We wish.   I’m sure there are plenty of definitions and diagnoses and learned tomes out there as well as empirical evidence.  But how woefully little is still known about this aspect of human health.

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Colours of a limited palette


It’s been a difficult time again.  A ‘low period’ as various healthcare professional like to call it – don’t you just love the power of understatement.  What a ‘low period’ means for me is a blackness – I heard someone on TV the other day calling depression a blackness and there is simply no other colour that will do.   Red is angry. Grey, black and washed out are the colours we have in our limited palette to describe something that is hard to describe, a situation where there seems nothing to hope for.  But also it is a time when the physical act of placing one foot in front of the other acquires a level of difficulty that leaves me in awe of others who seem able to do it.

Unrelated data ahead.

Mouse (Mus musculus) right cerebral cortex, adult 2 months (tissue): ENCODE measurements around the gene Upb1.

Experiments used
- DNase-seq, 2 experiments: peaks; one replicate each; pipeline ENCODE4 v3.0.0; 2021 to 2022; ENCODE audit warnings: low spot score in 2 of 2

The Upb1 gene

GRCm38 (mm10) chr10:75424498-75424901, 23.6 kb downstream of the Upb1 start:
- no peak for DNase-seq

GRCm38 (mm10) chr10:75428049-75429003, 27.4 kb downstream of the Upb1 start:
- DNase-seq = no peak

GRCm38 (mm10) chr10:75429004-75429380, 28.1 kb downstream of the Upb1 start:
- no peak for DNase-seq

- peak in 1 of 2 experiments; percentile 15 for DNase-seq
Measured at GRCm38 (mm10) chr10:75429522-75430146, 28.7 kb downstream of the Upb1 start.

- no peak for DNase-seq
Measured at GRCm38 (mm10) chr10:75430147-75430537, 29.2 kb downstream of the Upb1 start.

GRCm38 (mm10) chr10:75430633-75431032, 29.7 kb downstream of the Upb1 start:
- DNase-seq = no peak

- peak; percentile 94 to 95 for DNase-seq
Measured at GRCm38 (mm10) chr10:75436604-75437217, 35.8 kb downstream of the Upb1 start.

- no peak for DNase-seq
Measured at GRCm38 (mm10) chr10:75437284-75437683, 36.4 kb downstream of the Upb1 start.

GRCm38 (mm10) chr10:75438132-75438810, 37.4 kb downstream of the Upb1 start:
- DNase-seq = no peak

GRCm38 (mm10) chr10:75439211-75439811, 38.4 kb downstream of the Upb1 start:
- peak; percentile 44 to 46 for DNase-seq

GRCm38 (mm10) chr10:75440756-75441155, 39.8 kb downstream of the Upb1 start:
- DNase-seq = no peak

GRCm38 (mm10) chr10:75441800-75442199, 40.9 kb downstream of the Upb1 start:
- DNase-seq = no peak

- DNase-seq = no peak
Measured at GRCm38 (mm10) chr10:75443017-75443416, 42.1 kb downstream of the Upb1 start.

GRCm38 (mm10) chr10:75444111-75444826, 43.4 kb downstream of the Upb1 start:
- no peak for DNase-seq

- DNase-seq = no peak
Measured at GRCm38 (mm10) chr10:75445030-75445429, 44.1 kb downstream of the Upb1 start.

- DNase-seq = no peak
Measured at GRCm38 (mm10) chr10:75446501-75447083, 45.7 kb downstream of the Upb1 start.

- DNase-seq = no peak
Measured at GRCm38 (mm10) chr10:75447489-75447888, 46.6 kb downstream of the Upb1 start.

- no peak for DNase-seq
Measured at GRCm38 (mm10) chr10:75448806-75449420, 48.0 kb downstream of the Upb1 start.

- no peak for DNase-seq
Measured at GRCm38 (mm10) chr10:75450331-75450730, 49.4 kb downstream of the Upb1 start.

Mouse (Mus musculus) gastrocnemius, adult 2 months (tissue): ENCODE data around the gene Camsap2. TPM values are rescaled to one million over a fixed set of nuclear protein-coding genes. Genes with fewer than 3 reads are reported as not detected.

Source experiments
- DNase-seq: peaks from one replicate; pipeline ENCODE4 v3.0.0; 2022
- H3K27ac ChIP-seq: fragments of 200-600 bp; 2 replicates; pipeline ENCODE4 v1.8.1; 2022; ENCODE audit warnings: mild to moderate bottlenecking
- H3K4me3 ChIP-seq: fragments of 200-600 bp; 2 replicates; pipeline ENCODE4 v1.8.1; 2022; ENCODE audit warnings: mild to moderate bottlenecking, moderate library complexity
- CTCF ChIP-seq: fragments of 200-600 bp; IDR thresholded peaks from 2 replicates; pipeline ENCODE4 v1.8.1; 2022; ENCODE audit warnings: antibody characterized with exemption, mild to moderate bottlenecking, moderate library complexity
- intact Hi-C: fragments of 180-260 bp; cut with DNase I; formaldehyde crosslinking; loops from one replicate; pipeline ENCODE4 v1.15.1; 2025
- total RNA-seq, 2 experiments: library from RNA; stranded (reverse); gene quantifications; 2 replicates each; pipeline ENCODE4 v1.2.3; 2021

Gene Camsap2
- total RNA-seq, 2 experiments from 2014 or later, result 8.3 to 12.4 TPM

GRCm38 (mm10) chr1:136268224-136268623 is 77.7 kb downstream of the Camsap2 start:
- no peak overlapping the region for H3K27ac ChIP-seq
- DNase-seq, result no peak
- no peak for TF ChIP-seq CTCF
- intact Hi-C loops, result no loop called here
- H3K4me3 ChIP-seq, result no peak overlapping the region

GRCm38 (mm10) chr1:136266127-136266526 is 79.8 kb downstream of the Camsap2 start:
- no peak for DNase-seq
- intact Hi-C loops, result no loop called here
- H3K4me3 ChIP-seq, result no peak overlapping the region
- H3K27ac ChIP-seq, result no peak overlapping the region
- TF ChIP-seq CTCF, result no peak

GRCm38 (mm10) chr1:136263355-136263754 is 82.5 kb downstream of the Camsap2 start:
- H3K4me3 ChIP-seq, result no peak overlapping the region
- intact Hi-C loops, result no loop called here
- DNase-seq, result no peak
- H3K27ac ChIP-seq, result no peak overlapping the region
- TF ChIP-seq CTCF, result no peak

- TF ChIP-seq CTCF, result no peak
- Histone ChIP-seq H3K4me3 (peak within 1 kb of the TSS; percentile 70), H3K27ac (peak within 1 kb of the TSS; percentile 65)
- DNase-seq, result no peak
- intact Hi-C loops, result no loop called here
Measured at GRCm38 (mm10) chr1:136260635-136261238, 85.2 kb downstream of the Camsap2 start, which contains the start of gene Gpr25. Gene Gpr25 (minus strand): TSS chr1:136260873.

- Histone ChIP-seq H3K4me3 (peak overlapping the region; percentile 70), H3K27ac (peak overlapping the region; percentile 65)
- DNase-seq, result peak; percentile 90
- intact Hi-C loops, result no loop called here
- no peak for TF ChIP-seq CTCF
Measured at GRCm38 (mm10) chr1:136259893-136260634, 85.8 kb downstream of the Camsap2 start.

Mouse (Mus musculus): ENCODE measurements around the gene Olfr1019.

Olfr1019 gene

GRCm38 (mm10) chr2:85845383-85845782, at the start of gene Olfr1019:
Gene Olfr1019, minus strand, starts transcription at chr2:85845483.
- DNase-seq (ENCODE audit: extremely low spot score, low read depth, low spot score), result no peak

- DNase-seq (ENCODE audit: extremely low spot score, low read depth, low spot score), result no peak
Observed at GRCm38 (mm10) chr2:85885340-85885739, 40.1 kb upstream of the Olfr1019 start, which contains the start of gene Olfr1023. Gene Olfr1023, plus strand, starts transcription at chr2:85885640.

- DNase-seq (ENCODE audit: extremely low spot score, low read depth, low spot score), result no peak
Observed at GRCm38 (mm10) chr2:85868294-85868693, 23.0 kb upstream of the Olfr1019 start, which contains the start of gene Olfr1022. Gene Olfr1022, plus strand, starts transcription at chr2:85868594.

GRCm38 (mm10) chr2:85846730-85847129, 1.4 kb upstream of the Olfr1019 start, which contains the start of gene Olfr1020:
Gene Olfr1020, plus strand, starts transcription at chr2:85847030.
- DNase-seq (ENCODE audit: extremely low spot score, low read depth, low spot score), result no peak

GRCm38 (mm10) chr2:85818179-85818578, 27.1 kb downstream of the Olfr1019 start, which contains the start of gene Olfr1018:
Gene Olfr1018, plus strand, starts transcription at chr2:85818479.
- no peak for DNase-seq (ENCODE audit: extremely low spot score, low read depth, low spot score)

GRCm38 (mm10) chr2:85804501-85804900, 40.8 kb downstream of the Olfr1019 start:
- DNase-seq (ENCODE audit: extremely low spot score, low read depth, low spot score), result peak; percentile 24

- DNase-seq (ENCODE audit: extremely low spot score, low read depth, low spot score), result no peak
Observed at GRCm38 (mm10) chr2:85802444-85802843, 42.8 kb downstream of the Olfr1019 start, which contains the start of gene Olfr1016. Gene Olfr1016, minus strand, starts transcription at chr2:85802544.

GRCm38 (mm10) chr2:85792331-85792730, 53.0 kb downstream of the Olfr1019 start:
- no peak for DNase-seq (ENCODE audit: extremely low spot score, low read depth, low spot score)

Interestingly I heard on the radio this morning an item about the lamentable under-diagnoses of PTSD available to members of the police forces. Some of the symptoms described were nightmares,  a sense of isolation, and irritability.  I have all those in spades so maybe?    Being currently anti-google I looked ‘depression’ up in a dictionary (remember those) and found: the action of pressing down, or fact of being pressed down; the action of lowering or process of sinking, the condition of being lowered.